Convoy occupiers have targeted LGBTQ2S residents, threatened people for wearing masks, uttered death threats and made it unsafe for residents to leave their homes. Ottawa is experiencing school closures, cancelled vaccination clinics and threats to other essential services, providers and recipients of this care. This includes attacks against employees at Shepherds of Good Hope, which offers support to homeless and vulnerable adults, and Cornerstone Housing for Women, an emergency women’s shelter that saw residents hospitalized as a result of the ongoing occupation.

We see occupiers stockpiling gas and erecting makeshift structures outside Parliament as the Ottawa police do nothing, inaction with a price tag of $800,000 per day. In contrast, this summer we saw the Toronto police spend approximately $2 million to violently clear encampments of homeless occupants and arrest peaceful protestors.

The occupation underscores our institutional failure. However, this goes far beyond an inability — really a refusal — to eject from our capital an unruly and violent tantrum-throwing group of white supremacists with a complete lack of understanding of what it means to live in a society with other humans.

Our failure is to recognize that in many ways this occupation exists because, as with other tantrum-throwing groups, our society has fostered a deep sense of white entitlement, such that any restrictions on daily life — even the simplest act such as wearing a mask to save other people’s lives — is wrongly interpreted as oppression.

We have seen these institutional failures amplified by the Ottawa police in their inaction this past week, but they are ever-present in in the broader racist, colonial, and homophobic record of policing across the country. When we acknowledge that our institutions were not designed for everyone, it should be no surprise to see a major institution give a pass to vocal supporters of white supremacy.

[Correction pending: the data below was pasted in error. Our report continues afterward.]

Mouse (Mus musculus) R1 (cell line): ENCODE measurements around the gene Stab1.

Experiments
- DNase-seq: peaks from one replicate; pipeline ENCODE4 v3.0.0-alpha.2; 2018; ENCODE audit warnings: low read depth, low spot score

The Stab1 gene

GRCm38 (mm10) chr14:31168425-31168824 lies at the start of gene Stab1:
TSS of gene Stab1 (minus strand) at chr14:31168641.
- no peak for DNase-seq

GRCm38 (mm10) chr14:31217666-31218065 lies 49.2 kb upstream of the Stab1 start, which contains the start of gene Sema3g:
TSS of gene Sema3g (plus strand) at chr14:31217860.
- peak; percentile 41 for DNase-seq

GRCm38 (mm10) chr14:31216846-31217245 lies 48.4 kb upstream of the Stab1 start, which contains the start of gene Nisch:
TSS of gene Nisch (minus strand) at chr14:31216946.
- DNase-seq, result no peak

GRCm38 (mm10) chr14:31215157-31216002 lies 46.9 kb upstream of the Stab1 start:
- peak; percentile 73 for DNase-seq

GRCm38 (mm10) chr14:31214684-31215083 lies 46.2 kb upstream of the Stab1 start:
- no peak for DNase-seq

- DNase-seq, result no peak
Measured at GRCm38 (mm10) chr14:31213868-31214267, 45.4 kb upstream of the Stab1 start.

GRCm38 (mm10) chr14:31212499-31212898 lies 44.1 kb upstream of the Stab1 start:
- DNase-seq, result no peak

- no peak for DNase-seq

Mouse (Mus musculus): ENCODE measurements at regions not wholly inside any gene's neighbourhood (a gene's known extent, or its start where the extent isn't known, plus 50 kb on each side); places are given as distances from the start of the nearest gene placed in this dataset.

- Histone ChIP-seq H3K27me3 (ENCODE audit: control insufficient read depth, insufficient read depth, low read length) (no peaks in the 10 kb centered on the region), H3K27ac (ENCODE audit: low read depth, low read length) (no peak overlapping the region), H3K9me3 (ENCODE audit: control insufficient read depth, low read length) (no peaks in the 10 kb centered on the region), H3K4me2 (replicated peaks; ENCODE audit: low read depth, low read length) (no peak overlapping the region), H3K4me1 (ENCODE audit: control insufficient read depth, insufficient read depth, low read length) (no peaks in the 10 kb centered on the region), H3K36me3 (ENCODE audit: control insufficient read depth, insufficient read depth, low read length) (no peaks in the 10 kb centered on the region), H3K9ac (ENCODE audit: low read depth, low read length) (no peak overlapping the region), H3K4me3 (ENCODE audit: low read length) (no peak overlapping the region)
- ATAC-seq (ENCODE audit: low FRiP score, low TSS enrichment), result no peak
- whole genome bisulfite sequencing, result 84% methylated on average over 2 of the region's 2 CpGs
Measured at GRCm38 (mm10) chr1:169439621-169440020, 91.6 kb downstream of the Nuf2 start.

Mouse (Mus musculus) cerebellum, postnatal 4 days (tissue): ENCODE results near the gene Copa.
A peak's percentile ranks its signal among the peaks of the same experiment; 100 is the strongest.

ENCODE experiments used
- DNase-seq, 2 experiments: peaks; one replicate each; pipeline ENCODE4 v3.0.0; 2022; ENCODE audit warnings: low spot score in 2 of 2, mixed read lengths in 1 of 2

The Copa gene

We see these institutional failures in the responses from our elected officials, who are engaging in finger-pointing and narrow denunciations of the most widely objectionable parts of the Ottawa occupation rather than (yet again) failing to take structural racism and the protection of the most vulnerable in our community seriously.

After a notable silence on the occupation, Ontario Premier Doug Ford went on record to say he is “extremely disturbed” by the convoy’s desecration of monuments and displays of the swastika. A few days later, the province’s chief medical officer of health called for Ontario to reassess the value of vaccine mandates. The premier, who was originally against vaccine passports, has already said he has no plans to expand their reach to third doses. Together, the Ontario government ignores the medical and scientific consensus and lends credibility to the anti-vaccine, anti-science demands of a vocal and harmful minority hell-bent on getting their own way at the direct expense of everyone else.

This is what the state of our democracy looks like in Canada. The question is: now that more people are aware and outraged, will anything of substance change?


 

This article first appeared on Policy Options and is republished here under a Creative Commons license.

ANNA DRAKE
Anna Drake is an assistant professor in political science at the University of Waterloo. She is the author of Activism, Inclusion, and the Challenges of Deliberative Democracy (UBC Press 2021). You’ll find her on Twitter @annamdrake